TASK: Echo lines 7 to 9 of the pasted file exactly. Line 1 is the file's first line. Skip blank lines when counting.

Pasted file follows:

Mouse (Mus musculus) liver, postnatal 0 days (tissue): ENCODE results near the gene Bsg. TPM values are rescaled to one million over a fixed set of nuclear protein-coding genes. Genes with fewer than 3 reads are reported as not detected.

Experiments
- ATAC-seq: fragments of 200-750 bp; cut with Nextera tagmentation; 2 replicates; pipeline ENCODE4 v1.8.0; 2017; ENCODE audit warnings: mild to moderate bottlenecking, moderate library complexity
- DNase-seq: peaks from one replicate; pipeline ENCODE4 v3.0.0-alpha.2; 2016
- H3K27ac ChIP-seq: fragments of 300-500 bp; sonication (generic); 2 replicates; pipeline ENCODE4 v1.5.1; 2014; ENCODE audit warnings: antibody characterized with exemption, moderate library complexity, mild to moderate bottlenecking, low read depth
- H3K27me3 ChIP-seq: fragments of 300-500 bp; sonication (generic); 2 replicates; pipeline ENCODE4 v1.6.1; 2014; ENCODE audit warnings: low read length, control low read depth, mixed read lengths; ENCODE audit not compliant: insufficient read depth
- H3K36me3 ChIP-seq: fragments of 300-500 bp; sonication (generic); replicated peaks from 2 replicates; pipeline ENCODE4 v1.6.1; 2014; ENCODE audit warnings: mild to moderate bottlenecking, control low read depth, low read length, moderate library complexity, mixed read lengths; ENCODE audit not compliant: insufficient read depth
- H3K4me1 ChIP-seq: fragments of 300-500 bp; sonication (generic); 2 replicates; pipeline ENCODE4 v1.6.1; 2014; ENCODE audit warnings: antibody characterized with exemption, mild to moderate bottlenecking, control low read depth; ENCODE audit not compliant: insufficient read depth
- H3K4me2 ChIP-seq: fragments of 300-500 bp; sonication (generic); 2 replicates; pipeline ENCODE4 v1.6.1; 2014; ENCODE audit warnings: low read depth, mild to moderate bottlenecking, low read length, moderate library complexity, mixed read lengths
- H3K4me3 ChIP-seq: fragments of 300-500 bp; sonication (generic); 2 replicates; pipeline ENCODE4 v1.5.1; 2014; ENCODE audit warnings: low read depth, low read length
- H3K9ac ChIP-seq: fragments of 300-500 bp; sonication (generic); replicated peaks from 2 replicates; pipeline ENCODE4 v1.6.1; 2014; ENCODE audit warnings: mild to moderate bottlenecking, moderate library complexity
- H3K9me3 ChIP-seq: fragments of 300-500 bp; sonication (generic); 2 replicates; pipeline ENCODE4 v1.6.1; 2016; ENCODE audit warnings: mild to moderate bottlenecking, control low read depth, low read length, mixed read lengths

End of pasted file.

- H3K36me3 ChIP-seq: fragments of 300-500 bp; sonication (generic); replicated peaks from 2 replicates; pipeline ENCODE4 v1.6.1; 2014; ENCODE audit warnings: mild to moderate bottlenecking, control low read depth, low read length, moderate library complexity, mixed read lengths; ENCODE audit not compliant: insufficient read depth
- H3K4me1 ChIP-seq: fragments of 300-500 bp; sonication (generic); 2 replicates; pipeline ENCODE4 v1.6.1; 2014; ENCODE audit warnings: antibody characterized with exemption, mild to moderate bottlenecking, control low read depth; ENCODE audit not compliant: insufficient read depth
- H3K4me2 ChIP-seq: fragments of 300-500 bp; sonication (generic); 2 replicates; pipeline ENCODE4 v1.6.1; 2014; ENCODE audit warnings: low read depth, mild to moderate bottlenecking, low read length, moderate library complexity, mixed read lengths